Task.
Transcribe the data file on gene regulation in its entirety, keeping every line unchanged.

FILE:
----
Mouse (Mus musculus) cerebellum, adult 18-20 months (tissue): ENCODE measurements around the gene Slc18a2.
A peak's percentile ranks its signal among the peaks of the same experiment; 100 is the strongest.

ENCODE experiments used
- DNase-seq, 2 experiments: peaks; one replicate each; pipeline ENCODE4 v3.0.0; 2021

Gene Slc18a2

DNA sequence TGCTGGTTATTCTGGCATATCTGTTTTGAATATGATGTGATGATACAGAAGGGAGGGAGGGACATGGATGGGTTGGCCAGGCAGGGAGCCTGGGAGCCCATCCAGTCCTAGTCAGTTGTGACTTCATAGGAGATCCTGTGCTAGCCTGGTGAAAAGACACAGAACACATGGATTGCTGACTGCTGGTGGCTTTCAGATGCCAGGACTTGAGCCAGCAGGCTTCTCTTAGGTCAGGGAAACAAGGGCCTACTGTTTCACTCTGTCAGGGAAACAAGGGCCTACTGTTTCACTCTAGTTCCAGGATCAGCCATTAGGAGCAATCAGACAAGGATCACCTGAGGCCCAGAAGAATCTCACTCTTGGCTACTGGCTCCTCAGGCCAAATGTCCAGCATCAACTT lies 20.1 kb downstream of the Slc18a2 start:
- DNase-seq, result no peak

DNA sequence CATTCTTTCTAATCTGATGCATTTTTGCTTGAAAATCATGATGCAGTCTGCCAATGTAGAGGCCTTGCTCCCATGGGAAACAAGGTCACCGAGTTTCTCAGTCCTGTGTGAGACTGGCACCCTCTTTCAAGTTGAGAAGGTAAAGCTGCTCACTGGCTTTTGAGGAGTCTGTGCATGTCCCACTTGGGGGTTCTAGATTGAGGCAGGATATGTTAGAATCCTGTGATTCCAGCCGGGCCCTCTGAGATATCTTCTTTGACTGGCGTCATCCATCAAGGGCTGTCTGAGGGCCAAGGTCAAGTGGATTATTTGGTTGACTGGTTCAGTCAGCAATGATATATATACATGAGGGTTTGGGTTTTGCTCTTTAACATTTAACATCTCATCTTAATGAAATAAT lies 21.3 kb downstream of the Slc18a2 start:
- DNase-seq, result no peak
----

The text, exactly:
Mouse (Mus musculus) cerebellum, adult 18-20 months (tissue): ENCODE measurements around the gene Slc18a2.
A peak's percentile ranks its signal among the peaks of the same experiment; 100 is the strongest.

ENCODE experiments used
- DNase-seq, 2 experiments: peaks; one replicate each; pipeline ENCODE4 v3.0.0; 2021

Gene Slc18a2

DNA sequence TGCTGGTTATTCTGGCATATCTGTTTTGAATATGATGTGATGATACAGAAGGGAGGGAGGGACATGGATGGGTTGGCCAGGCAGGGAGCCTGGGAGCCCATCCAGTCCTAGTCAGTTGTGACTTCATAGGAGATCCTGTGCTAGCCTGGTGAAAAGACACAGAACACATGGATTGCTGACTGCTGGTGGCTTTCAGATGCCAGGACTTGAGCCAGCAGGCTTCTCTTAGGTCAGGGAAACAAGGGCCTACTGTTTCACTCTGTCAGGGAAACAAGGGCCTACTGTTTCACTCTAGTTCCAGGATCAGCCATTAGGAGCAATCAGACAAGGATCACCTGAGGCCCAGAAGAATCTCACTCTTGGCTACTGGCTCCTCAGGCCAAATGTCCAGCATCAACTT lies 20.1 kb downstream of the Slc18a2 start:
- DNase-seq, result no peak

DNA sequence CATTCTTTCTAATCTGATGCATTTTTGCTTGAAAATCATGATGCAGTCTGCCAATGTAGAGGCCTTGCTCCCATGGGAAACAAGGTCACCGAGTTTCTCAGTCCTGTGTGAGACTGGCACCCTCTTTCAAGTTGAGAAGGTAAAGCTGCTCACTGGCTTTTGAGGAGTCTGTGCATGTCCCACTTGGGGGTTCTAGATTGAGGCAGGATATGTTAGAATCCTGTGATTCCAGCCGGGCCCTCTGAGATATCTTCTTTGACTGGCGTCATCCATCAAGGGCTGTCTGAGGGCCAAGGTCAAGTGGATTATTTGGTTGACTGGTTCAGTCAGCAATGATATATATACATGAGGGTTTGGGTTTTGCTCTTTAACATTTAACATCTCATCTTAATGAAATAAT lies 21.3 kb downstream of the Slc18a2 start:
- DNase-seq, result no peak